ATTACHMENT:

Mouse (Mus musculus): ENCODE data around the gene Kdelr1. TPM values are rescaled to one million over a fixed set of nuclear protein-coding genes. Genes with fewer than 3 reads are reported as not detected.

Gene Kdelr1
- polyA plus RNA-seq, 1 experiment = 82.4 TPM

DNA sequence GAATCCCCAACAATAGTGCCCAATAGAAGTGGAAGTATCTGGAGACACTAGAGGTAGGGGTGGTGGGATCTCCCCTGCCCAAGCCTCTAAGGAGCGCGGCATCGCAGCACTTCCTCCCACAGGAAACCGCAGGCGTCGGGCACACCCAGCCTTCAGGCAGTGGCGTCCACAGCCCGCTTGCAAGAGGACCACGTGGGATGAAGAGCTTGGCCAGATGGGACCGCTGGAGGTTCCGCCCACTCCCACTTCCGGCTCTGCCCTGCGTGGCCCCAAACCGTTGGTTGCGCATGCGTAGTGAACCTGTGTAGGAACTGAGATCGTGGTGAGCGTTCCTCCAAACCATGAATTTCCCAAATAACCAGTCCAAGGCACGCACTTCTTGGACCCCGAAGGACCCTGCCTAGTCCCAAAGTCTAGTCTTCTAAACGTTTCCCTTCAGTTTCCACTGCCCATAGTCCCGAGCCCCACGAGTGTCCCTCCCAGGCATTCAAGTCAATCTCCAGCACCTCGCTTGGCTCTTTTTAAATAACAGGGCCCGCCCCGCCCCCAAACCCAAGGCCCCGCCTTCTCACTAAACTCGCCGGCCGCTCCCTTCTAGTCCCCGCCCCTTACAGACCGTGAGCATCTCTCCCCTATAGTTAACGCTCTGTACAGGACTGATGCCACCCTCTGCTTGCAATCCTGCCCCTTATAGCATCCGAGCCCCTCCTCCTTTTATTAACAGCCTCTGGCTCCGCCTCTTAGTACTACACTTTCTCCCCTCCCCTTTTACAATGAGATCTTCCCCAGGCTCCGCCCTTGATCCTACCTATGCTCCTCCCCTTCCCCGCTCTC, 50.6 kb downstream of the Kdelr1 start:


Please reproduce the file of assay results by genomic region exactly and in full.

Mouse (Mus musculus): ENCODE data around the gene Kdelr1. TPM values are rescaled to one million over a fixed set of nuclear protein-coding genes. Genes with fewer than 3 reads are reported as not detected.

Gene Kdelr1
- polyA plus RNA-seq, 1 experiment = 82.4 TPM

DNA sequence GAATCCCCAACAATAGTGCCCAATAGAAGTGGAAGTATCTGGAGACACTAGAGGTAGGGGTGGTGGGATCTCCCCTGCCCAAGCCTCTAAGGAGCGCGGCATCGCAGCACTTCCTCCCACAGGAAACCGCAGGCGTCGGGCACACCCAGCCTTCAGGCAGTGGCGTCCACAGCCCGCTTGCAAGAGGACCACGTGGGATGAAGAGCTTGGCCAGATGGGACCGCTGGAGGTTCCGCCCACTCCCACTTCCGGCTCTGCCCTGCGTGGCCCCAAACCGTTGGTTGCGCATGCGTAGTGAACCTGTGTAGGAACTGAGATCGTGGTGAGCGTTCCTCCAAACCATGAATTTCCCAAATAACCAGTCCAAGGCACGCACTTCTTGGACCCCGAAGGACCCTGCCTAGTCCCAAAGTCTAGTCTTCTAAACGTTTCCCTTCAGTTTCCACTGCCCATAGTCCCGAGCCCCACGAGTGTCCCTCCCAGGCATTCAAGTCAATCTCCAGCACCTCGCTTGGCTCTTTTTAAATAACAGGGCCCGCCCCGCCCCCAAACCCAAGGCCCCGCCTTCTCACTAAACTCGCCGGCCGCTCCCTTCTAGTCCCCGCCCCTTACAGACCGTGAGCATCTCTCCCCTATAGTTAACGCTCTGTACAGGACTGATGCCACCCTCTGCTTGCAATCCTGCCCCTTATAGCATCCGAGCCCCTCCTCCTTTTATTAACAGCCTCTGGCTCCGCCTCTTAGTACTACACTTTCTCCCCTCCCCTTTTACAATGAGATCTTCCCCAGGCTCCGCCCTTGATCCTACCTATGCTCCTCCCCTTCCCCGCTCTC, 50.6 kb downstream of the Kdelr1 start: